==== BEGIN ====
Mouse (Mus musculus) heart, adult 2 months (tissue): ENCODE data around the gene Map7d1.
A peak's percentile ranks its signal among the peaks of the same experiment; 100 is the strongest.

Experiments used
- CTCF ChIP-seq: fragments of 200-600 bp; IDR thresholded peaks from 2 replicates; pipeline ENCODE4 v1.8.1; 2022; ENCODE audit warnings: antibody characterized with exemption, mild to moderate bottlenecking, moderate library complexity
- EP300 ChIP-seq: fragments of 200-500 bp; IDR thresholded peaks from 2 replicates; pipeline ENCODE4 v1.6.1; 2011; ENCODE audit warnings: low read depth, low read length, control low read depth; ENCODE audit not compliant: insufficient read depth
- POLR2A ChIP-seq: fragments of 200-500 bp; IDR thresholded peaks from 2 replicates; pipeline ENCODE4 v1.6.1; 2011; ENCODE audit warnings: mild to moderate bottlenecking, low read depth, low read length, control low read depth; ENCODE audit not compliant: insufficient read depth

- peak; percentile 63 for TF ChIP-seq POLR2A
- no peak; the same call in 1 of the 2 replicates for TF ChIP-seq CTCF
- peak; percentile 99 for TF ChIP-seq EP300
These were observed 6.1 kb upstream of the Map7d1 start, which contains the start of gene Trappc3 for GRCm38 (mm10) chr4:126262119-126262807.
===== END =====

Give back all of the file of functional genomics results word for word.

Mouse (Mus musculus) heart, adult 2 months (tissue): ENCODE data around the gene Map7d1.
A peak's percentile ranks its signal among the peaks of the same experiment; 100 is the strongest.

Experiments used
- CTCF ChIP-seq: fragments of 200-600 bp; IDR thresholded peaks from 2 replicates; pipeline ENCODE4 v1.8.1; 2022; ENCODE audit warnings: antibody characterized with exemption, mild to moderate bottlenecking, moderate library complexity
- EP300 ChIP-seq: fragments of 200-500 bp; IDR thresholded peaks from 2 replicates; pipeline ENCODE4 v1.6.1; 2011; ENCODE audit warnings: low read depth, low read length, control low read depth; ENCODE audit not compliant: insufficient read depth
- POLR2A ChIP-seq: fragments of 200-500 bp; IDR thresholded peaks from 2 replicates; pipeline ENCODE4 v1.6.1; 2011; ENCODE audit warnings: mild to moderate bottlenecking, low read depth, low read length, control low read depth; ENCODE audit not compliant: insufficient read depth

- peak; percentile 63 for TF ChIP-seq POLR2A
- no peak; the same call in 1 of the 2 replicates for TF ChIP-seq CTCF
- peak; percentile 99 for TF ChIP-seq EP300
These were observed 6.1 kb upstream of the Map7d1 start, which contains the start of gene Trappc3 for GRCm38 (mm10) chr4:126262119-126262807.